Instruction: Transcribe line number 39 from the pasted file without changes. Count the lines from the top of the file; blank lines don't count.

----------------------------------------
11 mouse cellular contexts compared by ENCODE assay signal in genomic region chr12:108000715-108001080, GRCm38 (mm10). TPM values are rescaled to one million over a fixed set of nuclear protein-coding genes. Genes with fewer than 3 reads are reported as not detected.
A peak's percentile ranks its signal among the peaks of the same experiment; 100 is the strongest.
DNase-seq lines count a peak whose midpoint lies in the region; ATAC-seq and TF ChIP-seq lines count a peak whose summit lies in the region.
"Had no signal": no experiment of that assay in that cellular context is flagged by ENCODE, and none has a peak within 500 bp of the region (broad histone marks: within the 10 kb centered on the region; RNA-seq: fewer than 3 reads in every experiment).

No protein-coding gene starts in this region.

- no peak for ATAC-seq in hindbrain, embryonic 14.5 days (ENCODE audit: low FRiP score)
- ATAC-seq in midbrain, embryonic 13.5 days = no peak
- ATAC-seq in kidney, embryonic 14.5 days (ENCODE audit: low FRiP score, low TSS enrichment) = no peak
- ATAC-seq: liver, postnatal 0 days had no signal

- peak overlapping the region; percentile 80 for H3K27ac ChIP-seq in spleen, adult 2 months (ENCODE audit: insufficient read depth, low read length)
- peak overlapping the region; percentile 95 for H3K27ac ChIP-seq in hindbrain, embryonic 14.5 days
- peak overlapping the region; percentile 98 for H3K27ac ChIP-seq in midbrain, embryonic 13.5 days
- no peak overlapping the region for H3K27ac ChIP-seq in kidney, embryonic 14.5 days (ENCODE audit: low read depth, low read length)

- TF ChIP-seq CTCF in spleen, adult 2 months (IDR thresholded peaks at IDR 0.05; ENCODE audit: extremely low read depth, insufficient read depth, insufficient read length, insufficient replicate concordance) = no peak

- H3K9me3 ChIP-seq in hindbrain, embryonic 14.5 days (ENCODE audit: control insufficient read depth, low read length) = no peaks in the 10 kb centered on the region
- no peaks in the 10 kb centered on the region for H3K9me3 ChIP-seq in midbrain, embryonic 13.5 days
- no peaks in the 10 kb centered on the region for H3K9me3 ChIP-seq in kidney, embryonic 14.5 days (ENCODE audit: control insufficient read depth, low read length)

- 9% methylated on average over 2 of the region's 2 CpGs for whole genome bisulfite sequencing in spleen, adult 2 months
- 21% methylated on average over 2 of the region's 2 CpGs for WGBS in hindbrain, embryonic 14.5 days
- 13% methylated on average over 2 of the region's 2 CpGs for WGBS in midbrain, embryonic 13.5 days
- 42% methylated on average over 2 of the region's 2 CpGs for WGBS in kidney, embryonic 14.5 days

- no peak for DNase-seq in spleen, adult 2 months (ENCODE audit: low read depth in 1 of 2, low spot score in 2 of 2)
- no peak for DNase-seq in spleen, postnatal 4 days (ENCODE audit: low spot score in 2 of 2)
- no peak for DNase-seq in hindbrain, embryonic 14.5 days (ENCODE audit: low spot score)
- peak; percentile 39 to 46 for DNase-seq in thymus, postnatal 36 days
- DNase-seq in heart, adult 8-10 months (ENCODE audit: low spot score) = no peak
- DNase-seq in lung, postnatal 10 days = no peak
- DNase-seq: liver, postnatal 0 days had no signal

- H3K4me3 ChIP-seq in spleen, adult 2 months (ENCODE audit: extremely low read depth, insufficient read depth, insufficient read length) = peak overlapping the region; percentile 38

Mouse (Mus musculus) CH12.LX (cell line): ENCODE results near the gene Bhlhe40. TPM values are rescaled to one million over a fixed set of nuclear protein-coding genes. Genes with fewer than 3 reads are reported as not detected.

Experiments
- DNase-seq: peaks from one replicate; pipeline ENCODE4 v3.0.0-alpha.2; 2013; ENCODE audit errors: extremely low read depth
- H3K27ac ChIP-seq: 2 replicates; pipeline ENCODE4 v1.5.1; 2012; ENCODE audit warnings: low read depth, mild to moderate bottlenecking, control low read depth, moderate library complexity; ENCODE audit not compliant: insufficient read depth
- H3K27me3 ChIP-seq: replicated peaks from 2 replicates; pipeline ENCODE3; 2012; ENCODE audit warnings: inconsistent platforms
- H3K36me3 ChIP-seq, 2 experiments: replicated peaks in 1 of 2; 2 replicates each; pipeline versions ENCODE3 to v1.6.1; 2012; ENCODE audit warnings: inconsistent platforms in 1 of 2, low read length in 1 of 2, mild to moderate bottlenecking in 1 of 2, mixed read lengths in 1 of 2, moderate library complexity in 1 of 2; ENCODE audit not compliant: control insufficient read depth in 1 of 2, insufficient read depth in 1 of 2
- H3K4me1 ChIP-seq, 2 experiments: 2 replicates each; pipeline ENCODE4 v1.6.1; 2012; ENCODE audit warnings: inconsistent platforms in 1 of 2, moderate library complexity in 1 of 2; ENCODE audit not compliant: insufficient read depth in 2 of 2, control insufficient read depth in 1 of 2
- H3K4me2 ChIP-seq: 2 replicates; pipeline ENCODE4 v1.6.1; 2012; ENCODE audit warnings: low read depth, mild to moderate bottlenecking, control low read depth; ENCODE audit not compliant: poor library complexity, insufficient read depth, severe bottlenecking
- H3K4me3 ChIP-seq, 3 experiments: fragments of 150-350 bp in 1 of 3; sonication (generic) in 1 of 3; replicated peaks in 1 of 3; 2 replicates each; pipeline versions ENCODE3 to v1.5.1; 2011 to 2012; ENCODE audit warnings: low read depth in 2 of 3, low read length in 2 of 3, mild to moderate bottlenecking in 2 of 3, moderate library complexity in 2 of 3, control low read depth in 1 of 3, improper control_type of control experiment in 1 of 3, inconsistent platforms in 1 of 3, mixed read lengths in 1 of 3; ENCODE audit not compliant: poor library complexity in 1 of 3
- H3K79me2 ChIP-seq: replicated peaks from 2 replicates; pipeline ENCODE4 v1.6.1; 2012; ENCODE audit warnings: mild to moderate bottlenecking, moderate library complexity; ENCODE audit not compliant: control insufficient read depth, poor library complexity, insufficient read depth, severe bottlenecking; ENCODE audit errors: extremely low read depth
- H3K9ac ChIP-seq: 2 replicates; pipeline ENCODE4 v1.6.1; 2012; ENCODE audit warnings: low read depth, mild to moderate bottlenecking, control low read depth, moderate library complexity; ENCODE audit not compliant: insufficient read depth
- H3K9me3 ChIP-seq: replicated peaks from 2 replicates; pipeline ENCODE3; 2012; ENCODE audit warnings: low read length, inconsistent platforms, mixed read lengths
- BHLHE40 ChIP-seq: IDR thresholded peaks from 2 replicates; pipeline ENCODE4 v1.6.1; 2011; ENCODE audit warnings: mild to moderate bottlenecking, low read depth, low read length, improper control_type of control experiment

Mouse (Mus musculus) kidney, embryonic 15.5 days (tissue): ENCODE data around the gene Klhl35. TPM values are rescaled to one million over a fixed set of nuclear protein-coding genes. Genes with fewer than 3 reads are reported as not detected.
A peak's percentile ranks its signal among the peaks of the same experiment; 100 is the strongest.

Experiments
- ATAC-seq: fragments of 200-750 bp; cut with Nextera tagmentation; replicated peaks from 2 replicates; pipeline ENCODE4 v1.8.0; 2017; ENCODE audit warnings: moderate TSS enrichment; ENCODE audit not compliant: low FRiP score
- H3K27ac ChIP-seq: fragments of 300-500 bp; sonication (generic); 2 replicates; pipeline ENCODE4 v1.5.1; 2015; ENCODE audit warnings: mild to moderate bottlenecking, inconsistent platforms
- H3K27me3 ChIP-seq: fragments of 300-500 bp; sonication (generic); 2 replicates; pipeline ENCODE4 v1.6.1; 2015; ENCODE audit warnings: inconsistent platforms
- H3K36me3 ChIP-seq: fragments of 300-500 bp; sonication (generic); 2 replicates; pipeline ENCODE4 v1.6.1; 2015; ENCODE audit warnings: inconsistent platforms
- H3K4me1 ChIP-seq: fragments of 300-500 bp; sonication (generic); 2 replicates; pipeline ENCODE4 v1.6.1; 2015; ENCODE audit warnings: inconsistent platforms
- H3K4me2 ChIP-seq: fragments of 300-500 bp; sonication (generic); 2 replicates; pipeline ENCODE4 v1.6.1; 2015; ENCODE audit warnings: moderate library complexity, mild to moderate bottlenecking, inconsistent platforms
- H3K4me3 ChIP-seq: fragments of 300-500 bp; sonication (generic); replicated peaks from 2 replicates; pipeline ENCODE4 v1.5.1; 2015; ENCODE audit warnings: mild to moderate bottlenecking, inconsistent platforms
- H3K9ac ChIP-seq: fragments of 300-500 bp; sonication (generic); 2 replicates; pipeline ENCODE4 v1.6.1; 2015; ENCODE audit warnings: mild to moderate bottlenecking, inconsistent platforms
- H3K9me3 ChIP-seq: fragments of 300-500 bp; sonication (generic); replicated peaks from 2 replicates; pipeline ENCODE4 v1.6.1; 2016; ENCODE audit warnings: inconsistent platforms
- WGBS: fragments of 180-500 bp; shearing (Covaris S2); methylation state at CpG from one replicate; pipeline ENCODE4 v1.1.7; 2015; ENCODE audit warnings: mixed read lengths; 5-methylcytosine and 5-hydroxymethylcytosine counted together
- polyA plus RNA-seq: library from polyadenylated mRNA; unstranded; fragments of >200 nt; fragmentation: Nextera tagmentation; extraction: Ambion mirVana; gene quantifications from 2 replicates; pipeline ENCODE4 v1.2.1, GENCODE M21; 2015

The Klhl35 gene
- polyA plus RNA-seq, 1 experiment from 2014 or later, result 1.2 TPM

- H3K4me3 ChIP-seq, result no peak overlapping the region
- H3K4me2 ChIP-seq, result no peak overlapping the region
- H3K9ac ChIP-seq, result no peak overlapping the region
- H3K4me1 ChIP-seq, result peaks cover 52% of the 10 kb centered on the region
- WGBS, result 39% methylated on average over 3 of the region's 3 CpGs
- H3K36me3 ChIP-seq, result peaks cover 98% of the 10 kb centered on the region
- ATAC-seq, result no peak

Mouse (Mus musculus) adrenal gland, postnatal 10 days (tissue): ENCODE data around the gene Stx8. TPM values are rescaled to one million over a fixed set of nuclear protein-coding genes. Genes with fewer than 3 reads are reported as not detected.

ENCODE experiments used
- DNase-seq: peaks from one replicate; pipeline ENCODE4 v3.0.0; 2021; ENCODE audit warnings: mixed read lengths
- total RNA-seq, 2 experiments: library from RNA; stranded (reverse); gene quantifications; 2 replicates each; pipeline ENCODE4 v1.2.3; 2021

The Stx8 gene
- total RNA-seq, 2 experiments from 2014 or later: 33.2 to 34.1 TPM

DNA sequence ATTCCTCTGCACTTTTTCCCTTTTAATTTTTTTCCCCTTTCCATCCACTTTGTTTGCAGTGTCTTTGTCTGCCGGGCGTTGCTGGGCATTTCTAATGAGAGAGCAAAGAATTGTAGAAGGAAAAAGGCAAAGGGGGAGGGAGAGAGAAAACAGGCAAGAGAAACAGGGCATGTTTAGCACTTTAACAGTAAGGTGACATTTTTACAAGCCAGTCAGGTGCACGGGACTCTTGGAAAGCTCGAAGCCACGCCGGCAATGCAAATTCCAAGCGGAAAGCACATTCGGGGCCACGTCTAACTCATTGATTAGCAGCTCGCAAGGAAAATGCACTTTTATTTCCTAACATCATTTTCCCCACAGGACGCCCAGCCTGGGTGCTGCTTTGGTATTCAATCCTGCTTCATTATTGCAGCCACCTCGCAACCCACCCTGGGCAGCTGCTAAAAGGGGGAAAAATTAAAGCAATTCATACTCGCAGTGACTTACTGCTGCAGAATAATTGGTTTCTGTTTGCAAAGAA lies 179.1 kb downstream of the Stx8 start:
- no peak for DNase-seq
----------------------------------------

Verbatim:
- H3K79me2 ChIP-seq: replicated peaks from 2 replicates; pipeline ENCODE4 v1.6.1; 2012; ENCODE audit warnings: mild to moderate bottlenecking, moderate library complexity; ENCODE audit not compliant: control insufficient read depth, poor library complexity, insufficient read depth, severe bottlenecking; ENCODE audit errors: extremely low read depth